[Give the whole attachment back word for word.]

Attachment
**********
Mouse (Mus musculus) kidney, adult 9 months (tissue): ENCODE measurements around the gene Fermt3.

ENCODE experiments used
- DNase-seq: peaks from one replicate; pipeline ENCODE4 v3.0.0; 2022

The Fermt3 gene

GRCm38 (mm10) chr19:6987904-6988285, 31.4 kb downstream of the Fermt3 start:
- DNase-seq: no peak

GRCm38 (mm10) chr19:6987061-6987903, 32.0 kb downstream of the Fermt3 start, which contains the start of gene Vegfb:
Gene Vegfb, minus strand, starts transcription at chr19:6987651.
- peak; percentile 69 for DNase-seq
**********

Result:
Mouse (Mus musculus) kidney, adult 9 months (tissue): ENCODE measurements around the gene Fermt3.

ENCODE experiments used
- DNase-seq: peaks from one replicate; pipeline ENCODE4 v3.0.0; 2022

The Fermt3 gene

GRCm38 (mm10) chr19:6987904-6988285, 31.4 kb downstream of the Fermt3 start:
- DNase-seq: no peak

GRCm38 (mm10) chr19:6987061-6987903, 32.0 kb downstream of the Fermt3 start, which contains the start of gene Vegfb:
Gene Vegfb, minus strand, starts transcription at chr19:6987651.
- peak; percentile 69 for DNase-seq